Mary Gaitskill Remains Open to Opposition

Mary Gaitskill Remains Open to Opposition

If You Allow It

The most illuminating lesson of Mary Gaitskill’s new book isn’t found within one essay, but lies within the energy and attitude of her writing—and what it asks of us as readers.


Some writers presume to outwit their readers; others assume that their readers will try to outwit them, so they engage in preemptive maneuvers. But Mary Gaitskill does neither. She avoids bringing any such antagonism into her writing and asks her readers to be as compassionate and empathetic as possible. She doesn’t assume that her readers will show compassion; that would be far too sentimental. Instead, she gives them little choice. In her writing, Gaitskill uses compassion as a conduit for interpretation. “If you allow it,” she writes, in the conclusion of an essay about erotic photography, “seeing [the artist’s] deep presence can make you feel that way-down part of yourself, the part that hungers for such vulnerability and intensity.” Such language—if you allow it—is an invitation to open our hearts to what we might consider beautiful, and it permeates her new collection of essays, Somebody With a Little Hammer. The rest, of course, is up to us.

Indeed, Gaitskill isn’t particularly concerned with being right or with offering any kind of tidy resolution to the ethical and intellectual quandaries that she recounts. When she is righteous, it’s usually for a moral reason, like a call for practical thinking (as in her response to Elizabeth Wurtzel’s Bitch and its self-loathing brand of feminism) or for respecting the dignity of others (as in her response to how we treat the wives of unfaithful politicians). Mostly, she returns again and again to the idea of reading—and writing—with curiosity and compassion.

“Lost Cat,” a 48-page essay that originally appeared in Granta in 2009, has been described as the emotional centerpiece of Somebody With a Little Hammer. The essay weaves together the story of Gattino, Gaitskill’s lost cat; the death of her father; and the stilted time that she spent with three children from the Fresh Air Fund, an organization that gives low-income New York City youth a summer camp–like experience with host families upstate. It’s a memoir about loss, but the nature of that loss is complex. Instead of a march toward an easily distilled, tweetable life lesson, the essay captures how it feels when various experiences of loss and grief mix and compound into something heavier than their sum. Gaitskill’s search for Gattino turns into an obsession that begins to outweigh the loss of a cat alone; mourning her father’s death means considering the troubled relationship they had during his life; and her relationship with the three children is marked by an inability to communicate across the structures of race and class that isolate them from each other. In the end, Gaitskill doesn’t arrive at a profound clarity. Yet she writes her experiences down anyway.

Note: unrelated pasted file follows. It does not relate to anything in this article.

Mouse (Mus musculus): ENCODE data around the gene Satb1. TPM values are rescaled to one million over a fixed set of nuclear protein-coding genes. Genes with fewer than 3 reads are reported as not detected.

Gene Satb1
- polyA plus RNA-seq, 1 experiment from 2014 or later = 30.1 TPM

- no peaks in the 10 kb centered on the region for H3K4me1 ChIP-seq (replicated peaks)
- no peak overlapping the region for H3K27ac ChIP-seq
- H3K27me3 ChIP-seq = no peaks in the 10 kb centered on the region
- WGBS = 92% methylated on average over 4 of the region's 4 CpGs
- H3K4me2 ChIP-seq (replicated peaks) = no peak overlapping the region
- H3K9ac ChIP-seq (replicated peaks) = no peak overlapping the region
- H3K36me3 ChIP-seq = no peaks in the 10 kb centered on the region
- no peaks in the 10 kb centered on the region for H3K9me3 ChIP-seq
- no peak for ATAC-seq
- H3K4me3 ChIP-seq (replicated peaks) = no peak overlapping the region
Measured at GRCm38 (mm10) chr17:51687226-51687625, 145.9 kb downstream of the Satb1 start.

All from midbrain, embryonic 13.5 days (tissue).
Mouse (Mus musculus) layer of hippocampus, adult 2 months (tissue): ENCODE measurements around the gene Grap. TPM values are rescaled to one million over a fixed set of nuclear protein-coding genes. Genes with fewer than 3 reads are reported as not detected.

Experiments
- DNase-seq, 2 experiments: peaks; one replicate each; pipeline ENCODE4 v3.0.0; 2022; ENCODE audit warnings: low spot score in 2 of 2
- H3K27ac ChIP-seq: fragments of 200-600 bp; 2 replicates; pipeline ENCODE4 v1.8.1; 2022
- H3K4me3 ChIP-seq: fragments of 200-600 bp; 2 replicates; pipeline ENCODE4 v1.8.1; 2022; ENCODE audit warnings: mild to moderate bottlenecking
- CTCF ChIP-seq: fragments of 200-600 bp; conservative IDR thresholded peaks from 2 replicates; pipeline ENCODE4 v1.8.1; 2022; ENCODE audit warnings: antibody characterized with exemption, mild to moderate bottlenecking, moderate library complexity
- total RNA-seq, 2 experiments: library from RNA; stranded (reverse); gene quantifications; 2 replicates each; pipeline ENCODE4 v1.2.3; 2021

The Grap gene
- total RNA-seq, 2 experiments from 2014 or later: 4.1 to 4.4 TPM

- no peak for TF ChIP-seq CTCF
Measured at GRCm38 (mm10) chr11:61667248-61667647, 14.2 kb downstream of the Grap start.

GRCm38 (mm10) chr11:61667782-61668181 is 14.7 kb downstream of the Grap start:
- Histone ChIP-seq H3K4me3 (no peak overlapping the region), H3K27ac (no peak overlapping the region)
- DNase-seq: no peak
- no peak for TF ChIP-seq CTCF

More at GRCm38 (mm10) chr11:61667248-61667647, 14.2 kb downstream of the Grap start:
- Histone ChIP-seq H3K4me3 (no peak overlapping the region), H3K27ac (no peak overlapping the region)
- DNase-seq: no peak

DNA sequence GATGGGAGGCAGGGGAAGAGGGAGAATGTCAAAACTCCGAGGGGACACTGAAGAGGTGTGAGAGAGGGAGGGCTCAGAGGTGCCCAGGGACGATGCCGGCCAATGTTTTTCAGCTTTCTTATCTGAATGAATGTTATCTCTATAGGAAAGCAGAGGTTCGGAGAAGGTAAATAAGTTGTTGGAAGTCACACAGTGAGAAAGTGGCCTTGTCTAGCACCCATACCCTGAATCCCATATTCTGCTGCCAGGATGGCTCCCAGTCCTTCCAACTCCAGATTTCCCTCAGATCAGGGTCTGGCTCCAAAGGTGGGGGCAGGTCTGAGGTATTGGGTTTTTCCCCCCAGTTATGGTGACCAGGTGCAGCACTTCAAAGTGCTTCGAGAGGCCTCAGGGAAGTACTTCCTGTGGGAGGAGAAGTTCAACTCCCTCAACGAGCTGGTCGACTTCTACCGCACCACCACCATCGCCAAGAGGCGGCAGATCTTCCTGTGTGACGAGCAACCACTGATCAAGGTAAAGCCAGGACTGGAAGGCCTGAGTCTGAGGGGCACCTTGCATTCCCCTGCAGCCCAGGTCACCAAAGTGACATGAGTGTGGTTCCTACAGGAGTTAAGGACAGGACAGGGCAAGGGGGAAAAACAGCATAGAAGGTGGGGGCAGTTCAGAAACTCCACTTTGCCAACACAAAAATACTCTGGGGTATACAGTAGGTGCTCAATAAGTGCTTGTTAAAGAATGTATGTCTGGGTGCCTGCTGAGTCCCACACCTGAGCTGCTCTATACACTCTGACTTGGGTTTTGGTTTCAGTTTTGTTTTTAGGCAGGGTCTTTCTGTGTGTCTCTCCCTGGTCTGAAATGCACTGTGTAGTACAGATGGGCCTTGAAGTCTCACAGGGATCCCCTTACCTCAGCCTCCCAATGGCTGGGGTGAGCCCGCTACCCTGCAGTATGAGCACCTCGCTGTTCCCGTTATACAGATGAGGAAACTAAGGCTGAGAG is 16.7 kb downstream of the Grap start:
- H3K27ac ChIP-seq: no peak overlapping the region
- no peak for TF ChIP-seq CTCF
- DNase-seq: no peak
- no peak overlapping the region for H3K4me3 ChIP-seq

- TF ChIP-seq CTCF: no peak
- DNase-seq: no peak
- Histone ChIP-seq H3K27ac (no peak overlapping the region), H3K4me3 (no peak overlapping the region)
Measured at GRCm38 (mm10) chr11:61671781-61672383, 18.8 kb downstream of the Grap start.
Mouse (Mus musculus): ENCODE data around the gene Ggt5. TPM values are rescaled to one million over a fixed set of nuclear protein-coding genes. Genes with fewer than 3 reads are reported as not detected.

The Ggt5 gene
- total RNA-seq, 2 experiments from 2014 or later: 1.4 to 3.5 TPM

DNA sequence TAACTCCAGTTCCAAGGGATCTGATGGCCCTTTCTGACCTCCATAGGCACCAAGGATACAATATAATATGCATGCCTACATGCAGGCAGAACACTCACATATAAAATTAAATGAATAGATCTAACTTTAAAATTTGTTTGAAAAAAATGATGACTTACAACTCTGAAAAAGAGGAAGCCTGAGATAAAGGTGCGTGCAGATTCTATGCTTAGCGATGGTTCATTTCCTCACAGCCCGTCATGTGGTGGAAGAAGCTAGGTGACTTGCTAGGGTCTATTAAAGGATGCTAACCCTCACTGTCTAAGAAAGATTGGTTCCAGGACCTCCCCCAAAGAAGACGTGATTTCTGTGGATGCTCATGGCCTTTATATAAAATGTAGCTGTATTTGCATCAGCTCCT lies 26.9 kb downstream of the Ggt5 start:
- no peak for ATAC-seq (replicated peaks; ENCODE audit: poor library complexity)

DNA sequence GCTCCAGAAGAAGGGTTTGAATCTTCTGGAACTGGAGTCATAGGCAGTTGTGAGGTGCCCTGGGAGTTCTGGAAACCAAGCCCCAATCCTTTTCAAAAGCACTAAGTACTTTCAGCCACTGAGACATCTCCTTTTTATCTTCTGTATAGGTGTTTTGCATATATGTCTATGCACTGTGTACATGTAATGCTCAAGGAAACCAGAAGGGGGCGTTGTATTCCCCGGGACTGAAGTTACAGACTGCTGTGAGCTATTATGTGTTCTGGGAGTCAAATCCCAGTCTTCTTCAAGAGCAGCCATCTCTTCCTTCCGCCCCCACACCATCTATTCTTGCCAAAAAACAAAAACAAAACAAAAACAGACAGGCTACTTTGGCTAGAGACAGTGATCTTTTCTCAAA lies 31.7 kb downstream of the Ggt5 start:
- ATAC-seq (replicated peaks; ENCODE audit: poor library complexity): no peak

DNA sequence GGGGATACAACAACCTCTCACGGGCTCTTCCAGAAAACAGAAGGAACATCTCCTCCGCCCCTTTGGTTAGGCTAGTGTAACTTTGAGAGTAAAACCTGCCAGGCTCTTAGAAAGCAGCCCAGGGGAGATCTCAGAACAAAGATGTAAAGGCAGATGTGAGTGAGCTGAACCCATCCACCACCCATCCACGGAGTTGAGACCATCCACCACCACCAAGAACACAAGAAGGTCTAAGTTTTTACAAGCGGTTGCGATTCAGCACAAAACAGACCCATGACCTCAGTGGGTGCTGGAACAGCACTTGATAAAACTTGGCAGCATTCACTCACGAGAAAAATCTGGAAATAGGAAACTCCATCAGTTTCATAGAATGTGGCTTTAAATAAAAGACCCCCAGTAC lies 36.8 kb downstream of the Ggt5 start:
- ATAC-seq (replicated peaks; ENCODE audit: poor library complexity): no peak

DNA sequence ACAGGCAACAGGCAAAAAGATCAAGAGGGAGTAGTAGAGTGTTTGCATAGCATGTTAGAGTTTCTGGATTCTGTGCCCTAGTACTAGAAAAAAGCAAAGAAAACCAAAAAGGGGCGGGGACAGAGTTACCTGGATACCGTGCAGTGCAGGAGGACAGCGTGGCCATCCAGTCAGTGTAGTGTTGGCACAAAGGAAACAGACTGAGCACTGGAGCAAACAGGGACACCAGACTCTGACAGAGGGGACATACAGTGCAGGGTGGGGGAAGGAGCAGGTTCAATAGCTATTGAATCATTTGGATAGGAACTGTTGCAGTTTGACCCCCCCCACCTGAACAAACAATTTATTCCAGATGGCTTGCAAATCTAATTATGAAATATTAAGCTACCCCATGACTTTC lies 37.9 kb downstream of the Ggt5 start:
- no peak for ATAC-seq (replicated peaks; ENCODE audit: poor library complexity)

The essay is an illumination, not an explanation—like grief, these dynamics of love distorted by power aren’t easily resolved. Considering the loved ones she has lost and her own self-declared propensity to love too much, Gaitskill writes: “I once read a Chekhov story that described a minor character as ‘trying to snatch from life more than it can give’: maybe I have turned into such a person, unable to accept what is given, always trying to tear things up in order to find what is ‘real,’ even when I don’t know what ‘real’ is, unable to maintain the respect, the dignity of not asking too much or even looking too closely at the workings of the heart, which, no matter how you look, can never be fully seen or understood…. Then I think, But life can give a lot. If you can’t see inside the heart no matter how you look, then why not look? Why not see as much as you can?” At the end of “Lost Cat,” we are left only with the weight of her specific grief—and, like Gaitskill herself, we’re not offered much of a way to understand it.

The second essay of the collection, “The Trouble With Following the Rules,” is an exploration of the campus-rape crisis, and it begins by recounting an act of unwanted sex that occurred when Gaitskill was 16 years old. Of the event, she writes, “I let myself be drawn into sex because I could not face the idea that if I said no, things might get ugly…. My bad time was made worse,” she adds, “by his extreme gentleness; he was obviously trying very hard to turn me on, which, for reasons I didn’t understand, broke my heart.”

After recounting the incident, Gaitskill proceeds to examine why she called it “rape.” Sometimes, she tells us, she used violent language that didn’t capture the subdued nature of what happened—“Not out of shame or guilt, but because the pumped-up version was more congruent with my feelings of violation than the confusing facts.” She grapples with having lied about the extremity of the incident; at the time, she writes, she did so “in service of what I felt to be the metaphorical truth—although what that truth was is not at all clear to me, then or even now.”

From this point, Gaitskill delves not into questions of harm and victimization but into an investigation of the distance between those two truths, and of the “rules” that govern such encounters. This essay is also thereby an investigation of the absolutism—or, more precisely, the acute desire for resolution, and for being on the right side of things—that shapes our interpersonal actions and the tales we tell about them. What enlivens Gaitskill’s writing is her ability to represent a variety of reactions to a single event—even one so extreme as rape—and her willingness to consider all of them. Wisely, she understands that anything close to a reliable truth often exists as a mixture of rhetorical positions and perspectives.